If you absolutely had to go, you could go out with less flair than this: dropping down from the radioactive vacuum and into the furious embrace of VY Canis Majoris, a star so big as to be a little bit implausible, really. As deaths go, it would be a touch ostentatious, but who cares? VY Canis Majoris is a touch ostentatious. I would give you the stats and the measurements, but they wouldn't really mean anything. You know our sun? It's quite big, isn't it? VY Canis Majoris makes our sun look very, very small.

I think this is perfect for VR. Titans of Space 2.0 is perfect for VR. A grand tour of the solar system and beyond. It genuinely feels like a grand tour - and they aren't lying about the beyond part, either. You start above Earth, the scale all mashed up so that a huge wall of yellow light rises over the planet, and turns out to be our very own sun. Next off to Mercury, then Venus with its mysterious shroud of clouds. Mars, looking a bit like an old friend by this point, and then Ceres, the only one of the four forgotten ex-planets of the asteroid belt that anybody really cares about anymore, probably because we visited fairly recently. That's the nice rocky planets all done with, and then Jupiter, seething bands and angry spot, looms out of the darkness.

Cor, Jupiter is big. Its center is possibly a diamond. Its history is possibly that of a failed star. How many moons has it got? Over 60 at last count, but really, sat in the small cockpit of Titans of Space 2.0 it's the sheer bigness of Jupiter that gets to you. It's got a noble bulk, rimmed by darkness, and the tour takes you in close for a kind of slingshot move. And behind it, the rings of Saturn, and behind that, Uranus, a vast mint-coloured pearl of a world with delicate rings of its own, glittering in the light. Uranus looks so fragile, and then Neptune's filling your view, and beyond it not just Pluto, but Eris, my favourite, with its tiny moon Dysnomia. We know what Pluto looks like now, and astonishingly, its heart-shaped birthmark has made it into Titans of Space 2.0. But it just makes me a bit greedy: I want to know what Eris looks like. I want to know about Makemake.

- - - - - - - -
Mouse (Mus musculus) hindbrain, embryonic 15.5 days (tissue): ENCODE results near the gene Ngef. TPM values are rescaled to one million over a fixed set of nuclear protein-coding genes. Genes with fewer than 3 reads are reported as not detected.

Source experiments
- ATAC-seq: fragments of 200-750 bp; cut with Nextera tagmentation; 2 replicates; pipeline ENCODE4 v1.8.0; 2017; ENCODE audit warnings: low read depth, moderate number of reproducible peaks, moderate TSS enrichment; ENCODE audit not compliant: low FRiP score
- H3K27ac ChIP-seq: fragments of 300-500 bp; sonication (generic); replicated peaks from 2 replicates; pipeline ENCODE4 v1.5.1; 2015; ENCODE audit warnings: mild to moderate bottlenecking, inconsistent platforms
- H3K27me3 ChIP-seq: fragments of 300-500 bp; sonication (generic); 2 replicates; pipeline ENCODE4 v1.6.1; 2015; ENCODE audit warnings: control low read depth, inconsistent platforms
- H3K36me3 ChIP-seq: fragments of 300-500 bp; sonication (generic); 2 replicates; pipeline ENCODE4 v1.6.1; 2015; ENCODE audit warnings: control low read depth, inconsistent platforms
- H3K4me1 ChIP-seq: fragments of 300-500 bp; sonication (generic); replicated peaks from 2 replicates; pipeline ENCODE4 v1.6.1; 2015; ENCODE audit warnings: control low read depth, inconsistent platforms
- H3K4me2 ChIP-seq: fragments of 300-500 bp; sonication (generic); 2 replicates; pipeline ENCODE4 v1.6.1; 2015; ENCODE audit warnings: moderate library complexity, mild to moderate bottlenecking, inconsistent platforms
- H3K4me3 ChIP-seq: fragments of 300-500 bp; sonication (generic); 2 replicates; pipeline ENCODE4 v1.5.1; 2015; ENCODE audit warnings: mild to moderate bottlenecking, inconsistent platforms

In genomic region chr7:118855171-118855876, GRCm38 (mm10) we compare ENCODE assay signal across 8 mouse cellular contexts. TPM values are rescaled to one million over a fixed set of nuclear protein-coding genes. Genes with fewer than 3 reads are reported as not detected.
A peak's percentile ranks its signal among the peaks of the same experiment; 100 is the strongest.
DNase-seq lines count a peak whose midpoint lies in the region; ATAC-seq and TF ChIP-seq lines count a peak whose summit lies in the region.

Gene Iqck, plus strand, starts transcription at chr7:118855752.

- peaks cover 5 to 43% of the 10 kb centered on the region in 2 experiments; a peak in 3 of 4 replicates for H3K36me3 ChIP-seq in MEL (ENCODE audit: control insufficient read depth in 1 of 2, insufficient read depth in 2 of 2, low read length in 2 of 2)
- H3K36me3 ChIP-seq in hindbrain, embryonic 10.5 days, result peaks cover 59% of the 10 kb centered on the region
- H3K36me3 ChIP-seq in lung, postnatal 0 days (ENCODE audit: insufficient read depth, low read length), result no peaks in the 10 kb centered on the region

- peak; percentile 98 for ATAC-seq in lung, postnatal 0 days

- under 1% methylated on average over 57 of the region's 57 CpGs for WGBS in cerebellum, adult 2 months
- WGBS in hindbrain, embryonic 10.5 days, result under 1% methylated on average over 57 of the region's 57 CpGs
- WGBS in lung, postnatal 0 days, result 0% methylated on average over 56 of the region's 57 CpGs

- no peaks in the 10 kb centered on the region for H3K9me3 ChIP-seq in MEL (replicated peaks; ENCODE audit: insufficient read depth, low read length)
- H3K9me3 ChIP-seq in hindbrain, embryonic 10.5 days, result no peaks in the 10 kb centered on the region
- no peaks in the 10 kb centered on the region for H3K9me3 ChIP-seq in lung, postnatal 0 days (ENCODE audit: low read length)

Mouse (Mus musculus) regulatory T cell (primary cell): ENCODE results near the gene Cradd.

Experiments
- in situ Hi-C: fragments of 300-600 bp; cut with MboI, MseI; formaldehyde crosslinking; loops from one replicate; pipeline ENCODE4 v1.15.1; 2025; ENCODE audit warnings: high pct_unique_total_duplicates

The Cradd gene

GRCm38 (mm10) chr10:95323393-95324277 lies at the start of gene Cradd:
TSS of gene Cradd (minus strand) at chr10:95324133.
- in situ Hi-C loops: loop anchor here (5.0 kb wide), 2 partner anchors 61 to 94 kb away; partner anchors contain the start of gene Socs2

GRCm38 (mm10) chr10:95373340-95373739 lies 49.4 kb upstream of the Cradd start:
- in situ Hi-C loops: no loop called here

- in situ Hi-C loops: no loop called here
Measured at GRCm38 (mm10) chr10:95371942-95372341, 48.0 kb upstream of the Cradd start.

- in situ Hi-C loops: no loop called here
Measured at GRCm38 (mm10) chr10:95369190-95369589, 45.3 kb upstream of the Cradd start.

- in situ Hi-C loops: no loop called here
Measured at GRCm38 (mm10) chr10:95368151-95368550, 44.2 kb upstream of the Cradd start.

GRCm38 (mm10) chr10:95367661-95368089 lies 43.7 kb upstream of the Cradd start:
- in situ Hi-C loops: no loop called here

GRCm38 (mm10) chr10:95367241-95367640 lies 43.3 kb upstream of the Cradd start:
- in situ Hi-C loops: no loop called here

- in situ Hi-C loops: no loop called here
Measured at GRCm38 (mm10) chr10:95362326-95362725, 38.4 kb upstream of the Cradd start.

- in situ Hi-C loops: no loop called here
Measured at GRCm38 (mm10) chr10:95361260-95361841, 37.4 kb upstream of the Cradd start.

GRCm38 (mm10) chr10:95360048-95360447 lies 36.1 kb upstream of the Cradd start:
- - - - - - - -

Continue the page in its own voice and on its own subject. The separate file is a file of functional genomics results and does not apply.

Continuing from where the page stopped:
The solar system is not really done by this point - it actually reaches around two and a half light years out, I think, which, when you take into account the 4.25 light year journey to Proxima Centauri, makes it feel like we live in the elbowy suburbs of the Milky Way, backyards shoved up against backyards. But Titans of Space is done with the solar system. Back to the sun, and now something new looms behind it, something vast and terrifying: it's time to compare stars.

Comparing stars is quite scary, I think. They're just so huge, and in the private theatre of a VR headset, the hugeness fills the same space that you do. It feels like a privilege to be able to learn about the universe in this way, with this glorious sense of scale, of our own plucky inconsequence. I want bigger suns, greater distances, I want to pull back and disappear into the darkness, and then swoop in close to see the flames.

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About the author

Christian Donlan

Christian Donlan

Features Editor

Chris Donlan is features editor for Eurogamer. His heroes include Eugene Jarvis, Errol Morris, and Linus Van Pelt.

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